They loved hearing this story and I love telling it. It is my immigrant story.
I was 15 years old. Just a few months earlier, I had arrived in the North Carolina Blue Ridge Mountains. I did not speak the language; I did not look like everybody else; I did not understand how things worked. I was in high school and was drowning fast. I was naked, facing my raw self, without any help, without my culture’s normal support.
Just me. Dying inside. Dry, tearless and Alone. So I thought.
My first reaction was to look beyond me and blame others for my loneliness and demise. I cursed the world. I cursed others. I cursed God. Until… exhausted, I gave up. Then, I looked up and asked heaven for help.
“In my distress I called to the Lord:
I cried to my God for help.
From his temple he heard my voice;
My cry came before him, into his ears…” – Psalm 18:6
According to the Pew Research Center, for the last two decades a sizeable percentage of immigrant Hispanics have steadily been leaving their Catholic upbringing to become either exponentially more serious about their faith through “born-again” conversion, or becoming altogether religiously unaffiliated.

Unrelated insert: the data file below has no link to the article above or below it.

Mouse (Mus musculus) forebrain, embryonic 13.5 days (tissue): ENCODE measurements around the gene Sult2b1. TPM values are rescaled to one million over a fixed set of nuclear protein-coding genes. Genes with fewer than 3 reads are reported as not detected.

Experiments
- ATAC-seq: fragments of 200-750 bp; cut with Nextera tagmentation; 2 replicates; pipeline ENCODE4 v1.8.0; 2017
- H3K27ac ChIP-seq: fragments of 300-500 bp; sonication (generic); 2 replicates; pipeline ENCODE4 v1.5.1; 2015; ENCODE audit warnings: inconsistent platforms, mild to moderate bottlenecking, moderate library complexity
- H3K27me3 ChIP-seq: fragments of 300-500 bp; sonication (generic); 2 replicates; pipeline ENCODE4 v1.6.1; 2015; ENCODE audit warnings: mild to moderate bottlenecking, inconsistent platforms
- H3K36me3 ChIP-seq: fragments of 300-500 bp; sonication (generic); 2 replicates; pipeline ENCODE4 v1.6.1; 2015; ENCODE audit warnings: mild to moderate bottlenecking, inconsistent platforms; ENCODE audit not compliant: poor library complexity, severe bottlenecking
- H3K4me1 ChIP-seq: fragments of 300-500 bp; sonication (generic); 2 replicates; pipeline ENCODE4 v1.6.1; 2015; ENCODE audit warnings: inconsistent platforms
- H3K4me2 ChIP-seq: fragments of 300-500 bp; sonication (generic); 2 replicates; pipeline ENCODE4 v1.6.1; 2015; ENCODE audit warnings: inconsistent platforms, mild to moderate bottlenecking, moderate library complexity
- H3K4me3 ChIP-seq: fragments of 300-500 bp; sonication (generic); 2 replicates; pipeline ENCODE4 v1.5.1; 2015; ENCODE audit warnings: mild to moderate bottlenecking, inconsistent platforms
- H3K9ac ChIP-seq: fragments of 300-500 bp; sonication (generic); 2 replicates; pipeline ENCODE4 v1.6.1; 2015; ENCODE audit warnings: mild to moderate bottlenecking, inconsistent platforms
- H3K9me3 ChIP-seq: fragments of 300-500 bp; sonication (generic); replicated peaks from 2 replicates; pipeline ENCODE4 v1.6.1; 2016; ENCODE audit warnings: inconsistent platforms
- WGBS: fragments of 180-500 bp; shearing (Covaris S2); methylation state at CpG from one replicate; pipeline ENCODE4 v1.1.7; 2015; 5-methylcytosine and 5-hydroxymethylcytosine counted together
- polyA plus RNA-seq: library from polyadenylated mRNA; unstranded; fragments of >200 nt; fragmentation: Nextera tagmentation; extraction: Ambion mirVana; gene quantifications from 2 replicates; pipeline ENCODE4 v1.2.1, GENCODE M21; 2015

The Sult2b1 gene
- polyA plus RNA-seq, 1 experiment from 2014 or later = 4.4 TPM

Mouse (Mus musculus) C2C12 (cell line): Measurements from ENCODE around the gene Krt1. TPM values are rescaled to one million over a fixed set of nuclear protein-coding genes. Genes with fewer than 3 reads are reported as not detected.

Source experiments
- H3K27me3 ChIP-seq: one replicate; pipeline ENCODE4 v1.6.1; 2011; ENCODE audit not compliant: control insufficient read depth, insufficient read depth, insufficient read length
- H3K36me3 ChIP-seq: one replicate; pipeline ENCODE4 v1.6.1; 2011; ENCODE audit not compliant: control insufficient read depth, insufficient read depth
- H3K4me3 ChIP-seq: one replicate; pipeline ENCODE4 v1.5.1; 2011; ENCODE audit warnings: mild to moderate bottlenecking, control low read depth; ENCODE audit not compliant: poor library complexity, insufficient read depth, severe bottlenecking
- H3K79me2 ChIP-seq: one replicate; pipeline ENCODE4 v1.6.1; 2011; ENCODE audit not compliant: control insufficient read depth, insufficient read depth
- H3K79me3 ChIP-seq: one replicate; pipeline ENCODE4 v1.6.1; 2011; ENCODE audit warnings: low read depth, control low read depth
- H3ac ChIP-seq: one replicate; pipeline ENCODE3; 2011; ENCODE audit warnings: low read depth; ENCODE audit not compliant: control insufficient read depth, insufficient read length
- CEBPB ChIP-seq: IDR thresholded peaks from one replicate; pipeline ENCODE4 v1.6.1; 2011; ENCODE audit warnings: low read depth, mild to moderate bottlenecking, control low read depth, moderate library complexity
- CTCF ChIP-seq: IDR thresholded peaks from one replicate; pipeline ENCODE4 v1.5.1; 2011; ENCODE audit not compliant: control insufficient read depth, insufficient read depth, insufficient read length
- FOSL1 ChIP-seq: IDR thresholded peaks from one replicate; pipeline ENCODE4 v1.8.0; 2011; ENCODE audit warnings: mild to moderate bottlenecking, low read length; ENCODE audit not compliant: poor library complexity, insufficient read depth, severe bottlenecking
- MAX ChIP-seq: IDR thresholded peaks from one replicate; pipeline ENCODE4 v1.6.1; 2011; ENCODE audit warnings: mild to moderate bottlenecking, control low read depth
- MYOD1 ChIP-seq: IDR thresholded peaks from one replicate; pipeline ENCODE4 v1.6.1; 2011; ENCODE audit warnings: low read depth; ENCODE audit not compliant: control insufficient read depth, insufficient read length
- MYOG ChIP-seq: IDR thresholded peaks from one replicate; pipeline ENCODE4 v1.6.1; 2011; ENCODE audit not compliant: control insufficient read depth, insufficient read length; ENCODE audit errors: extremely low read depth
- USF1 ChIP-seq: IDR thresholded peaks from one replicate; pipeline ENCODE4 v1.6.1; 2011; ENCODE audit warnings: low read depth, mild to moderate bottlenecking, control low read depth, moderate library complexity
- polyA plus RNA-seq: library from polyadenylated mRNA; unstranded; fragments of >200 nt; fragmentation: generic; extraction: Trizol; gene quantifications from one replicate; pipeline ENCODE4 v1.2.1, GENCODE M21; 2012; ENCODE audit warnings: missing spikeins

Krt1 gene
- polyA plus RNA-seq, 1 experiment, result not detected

There is no doubt that a serious encounter with God is part of the immigrant experience.
And so I looked up and asked for help, turning my cursing fist into an open hand. And God took hold of me. And I became his. And a holy interchange took place. My broken and hopeless soul was overwhelmed with his purpose.
Not only that. He gave me a brand new identity to live out. In God, there is a unique identity for every immigrant, an identity to live and thrive in a new land… under his command. This is something that I could never have had without him.
Back in Old Testament times, the exiled Israelites received a letter from God while in Babylon through the prophet Jeremiah. In it, God told them that it was him who had taken them there. And then, he directed them to thrive in that land! He is, in fact, the God of the immigrants.
As a young believer I came across a book by Justo Gonzalez, the well-known Cuban-born theologian. In it, he explained this unique call through his own experience: “In my own inner identity, I began to move from being a Latin American living temporarily in the United States to being a Hispanic in the United States.”[i]
Something almost magical settled in my heart the day I read those words.
That day, I began the long journey of reflecting on the redemptive nature of my immigrant story. I began to understand my place in history. In an instant, I saw the deep suffering of leaving my previous world behind, through God’s eyes.
And I began to discern his hand, behind the scenes, throughout my life.
That day, I symbolically ‘unpacked’ my immigrant suitcase.
That day, I thanked God for making me an immigrant.
That day, I realized I was finally home… safe in his arms!
[i] Gonzalez, Justo. Santa Biblia: The Bible Through Hispanic Eyes. Abigdon Press, Nashville, 1996, 27.
Paco Amador (@PacoChi7) pastors the New Life congregation in a Mexican immigrant neighborhood in Chicago. He enjoys running, dancing with his four daughters, wrestling with his three boys, and bike riding through the city. Pastor P and his wife, Sylvia, have been married for 20 years.